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Even Democrats Don’t Like Democrats’ Talking Points On Health Care

Despite dedicated time for all 10 Democratic candidates to lay out a plan or set themselves apart in the 2020 presidential health debate, nothing of substance came from the first night.


During the first night of the Democratic primary debates, health care was the first major issue up for deliberation, but with little-to-no proposals laid out for the American people. Instead, there were simply vague references to everything from pharma pricing to Medicare For All (MFA). In fact, Sen. Elizabeth Warren refused to even comment on whether she supports limits on abortions. And Cory Booker got tongue-tied asserting that health care “is not just a human right, it’s an American right.”

While there are currently many flavors of Democrats participating in the first presidential debate—and even more in the 2020 presidential race—and diversity in universal health care “plans,” no one plan seems to be getting much traction within the party.

For example, as Ezekiel Emanuel—the oncologist, bioethicist, advisor to President Obama on the Affordable Care Act, and brother of Rahm Emanuel—pointed out just hours before the debate at an event in DC, Americans like Medicare For All in theory, but not in practice. This makes the “debate” around MFA a waste of time for everyone on stage.

He also asserted that at present, “Wrangling all the Democrats is a challenge,” and wished those running on the Democratic ticket would spend their time more fruitfully than on proposals like Medicare For All.

That didn’t stop a MFA question from quickly dividing the field into those who would eliminate private health insurance and those who would not do so immediately. Warren affirmed that she supported Sen. Bernie Sander’s MFA bill (that she co-sponsored along with Cory Booker, Kirsten Gillibrand, Kamala Harris, and others), as did New York City Mayor Bill de Blasio. It would create a single-payer, government-run Medicare system across the U.S. with no private option.

This is in contrast to Beto O’Rourke (among others, such as Amy Klobuchar and Tulsi Gabbard) who stated that he “would not replace private insurance.” Under those versions, there would still be universal coverage, but piecemealed across variations of employer-provided insurance, privately purchased insurance, and government-funded insurance.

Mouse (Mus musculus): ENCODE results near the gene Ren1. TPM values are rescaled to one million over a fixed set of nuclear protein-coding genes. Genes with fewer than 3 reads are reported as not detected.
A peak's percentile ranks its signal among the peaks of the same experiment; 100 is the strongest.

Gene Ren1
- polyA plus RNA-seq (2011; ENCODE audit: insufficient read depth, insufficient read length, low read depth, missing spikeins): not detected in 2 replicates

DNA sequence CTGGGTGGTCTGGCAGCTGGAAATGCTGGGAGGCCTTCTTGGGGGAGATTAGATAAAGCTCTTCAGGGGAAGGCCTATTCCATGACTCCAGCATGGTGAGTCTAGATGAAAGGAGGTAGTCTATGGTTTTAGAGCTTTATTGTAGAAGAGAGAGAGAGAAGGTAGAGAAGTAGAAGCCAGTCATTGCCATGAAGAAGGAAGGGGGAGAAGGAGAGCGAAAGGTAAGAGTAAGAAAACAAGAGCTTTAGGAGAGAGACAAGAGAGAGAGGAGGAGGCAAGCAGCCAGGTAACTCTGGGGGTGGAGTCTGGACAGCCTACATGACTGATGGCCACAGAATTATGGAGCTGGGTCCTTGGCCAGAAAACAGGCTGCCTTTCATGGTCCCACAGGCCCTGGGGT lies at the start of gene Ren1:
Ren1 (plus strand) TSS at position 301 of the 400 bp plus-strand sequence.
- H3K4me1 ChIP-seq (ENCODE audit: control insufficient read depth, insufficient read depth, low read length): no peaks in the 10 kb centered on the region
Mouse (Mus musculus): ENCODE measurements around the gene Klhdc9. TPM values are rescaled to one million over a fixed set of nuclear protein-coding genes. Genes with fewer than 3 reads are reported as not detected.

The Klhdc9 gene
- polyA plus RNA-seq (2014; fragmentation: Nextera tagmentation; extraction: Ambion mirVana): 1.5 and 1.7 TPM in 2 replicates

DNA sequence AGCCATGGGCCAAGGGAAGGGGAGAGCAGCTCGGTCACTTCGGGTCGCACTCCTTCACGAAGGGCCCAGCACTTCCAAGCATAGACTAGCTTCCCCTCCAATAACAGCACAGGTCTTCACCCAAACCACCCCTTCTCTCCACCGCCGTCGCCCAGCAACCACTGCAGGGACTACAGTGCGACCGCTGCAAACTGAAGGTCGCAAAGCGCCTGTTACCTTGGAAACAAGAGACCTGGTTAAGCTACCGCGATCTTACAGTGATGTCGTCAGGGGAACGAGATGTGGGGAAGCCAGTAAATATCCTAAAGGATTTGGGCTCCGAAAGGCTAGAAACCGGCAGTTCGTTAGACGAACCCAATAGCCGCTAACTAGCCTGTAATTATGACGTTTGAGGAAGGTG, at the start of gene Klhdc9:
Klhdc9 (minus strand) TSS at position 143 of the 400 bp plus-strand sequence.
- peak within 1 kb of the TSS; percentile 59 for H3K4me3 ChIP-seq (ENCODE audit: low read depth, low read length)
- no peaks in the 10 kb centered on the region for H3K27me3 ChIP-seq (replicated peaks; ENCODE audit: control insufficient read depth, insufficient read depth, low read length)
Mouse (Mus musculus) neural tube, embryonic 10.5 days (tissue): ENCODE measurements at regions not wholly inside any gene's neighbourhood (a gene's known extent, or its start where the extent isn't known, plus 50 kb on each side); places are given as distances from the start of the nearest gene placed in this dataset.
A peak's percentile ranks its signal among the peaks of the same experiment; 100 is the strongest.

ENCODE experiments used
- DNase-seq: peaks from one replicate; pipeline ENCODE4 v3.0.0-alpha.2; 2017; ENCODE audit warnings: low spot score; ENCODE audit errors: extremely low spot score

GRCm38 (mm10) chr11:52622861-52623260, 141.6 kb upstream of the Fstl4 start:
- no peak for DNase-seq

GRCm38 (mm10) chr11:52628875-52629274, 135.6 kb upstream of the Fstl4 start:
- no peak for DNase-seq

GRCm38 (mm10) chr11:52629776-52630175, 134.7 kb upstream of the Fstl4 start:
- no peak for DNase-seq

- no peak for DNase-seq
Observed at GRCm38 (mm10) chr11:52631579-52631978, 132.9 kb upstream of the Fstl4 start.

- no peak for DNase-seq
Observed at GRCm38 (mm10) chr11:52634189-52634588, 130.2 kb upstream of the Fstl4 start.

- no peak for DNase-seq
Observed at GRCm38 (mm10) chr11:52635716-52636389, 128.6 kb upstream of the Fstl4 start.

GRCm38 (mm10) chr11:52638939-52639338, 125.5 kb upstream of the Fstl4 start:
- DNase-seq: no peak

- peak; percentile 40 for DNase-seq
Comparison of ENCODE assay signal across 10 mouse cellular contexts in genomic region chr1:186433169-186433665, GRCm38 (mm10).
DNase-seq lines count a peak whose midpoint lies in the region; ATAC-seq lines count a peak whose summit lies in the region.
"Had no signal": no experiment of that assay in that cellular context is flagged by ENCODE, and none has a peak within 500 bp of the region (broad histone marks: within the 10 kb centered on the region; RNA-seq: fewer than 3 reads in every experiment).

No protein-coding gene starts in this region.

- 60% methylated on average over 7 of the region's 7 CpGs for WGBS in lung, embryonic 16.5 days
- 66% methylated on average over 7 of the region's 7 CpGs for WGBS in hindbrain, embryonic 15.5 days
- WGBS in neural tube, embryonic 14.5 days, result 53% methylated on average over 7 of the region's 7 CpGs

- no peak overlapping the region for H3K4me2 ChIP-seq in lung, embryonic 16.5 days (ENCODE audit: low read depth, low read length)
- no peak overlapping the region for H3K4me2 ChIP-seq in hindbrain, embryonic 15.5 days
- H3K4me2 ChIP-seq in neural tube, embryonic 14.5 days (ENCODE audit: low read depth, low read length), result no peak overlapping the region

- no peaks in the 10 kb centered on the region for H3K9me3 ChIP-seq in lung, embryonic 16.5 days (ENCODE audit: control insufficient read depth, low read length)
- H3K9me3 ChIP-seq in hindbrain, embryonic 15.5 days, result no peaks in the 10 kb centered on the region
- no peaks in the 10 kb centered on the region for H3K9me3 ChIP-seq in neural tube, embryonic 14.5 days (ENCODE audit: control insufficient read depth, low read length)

But the best line of the night was delivered by John Delaney, who directly confronted his peers who want to do away with private insurance by asserting, “If you go to every hospital in this country and you ask them one question, which is how would it have been for you last year if every one of your bills were paid at the Medicare rate? Every single hospital administrator said they would close. And the Medicare For All bill requires payments to stay at current Medicare rates. So, to some extent we’re basically supporting a bill that will have every hospital closed.”

This brought about a discussion on insurance companies and their role in the broader system. Unfortunately, it was not an honest assessment of the ongoing and future role of health insurance in America.

According to Warren, insurance companies are a “giant industry that wants the system to stay the way it is.” On that part, she’s 100 percent correct. But she failed to follow through with any plan to change that, as did everyone on stage. They know insurance in the U.S. is a trillion-dollar industry. Like it or not, an industry that big can’t be put out of business easily.

There was also a glaring omission of the universal coverage discussion: auto-enrollment, which must be addressed to get the uninsured insured, even if that entails enrolling people the moment they touch the care system. Gabbard came the closest to addressing coverage concerns when she touched on universal coverage. But she asserted it would be a cost-savings to Americans. She claimed it “will reduce administrative costs and bureaucratic costs.”

But it didn’t appear that anyone else on stage or in the audience was buying it. So deeper conversation was avoided.

The same avoidance of substantive discussion went for pharmaceutical companies as well. The Democratic candidates were quick to attack pharma pricing. But again, there were no major announcements or plans for change. Instead, there was finger pointing.

Klobuchar blamed President Trump for failing to follow through on his commitments to lower drug prices (although she didn’t propose a solution of her own). Or, as she put it, his attempts to lower drug prices were, “all foam and no beer.”

Despite dedicated time for all 10 Democratic candidates to lay out a plan or set themselves apart in the 2020 presidential health debate, nothing of substance came from the first night of debate.

We can only hope that on the second night candidates might begin to address deeper and more specific problems and solutions, such as coverage for children, cost reduction for the elderly and those responsible for parents in long-term care, mental health reform, or medical school loan payoffs to address the doctor shortages across the country.

Based on the first night of debates, I won’t get my hopes up. Like Emanuel, however, I’ll keep wishing that the Democrats running for president spend their time more fruitfully than on proposals like Medicare For All.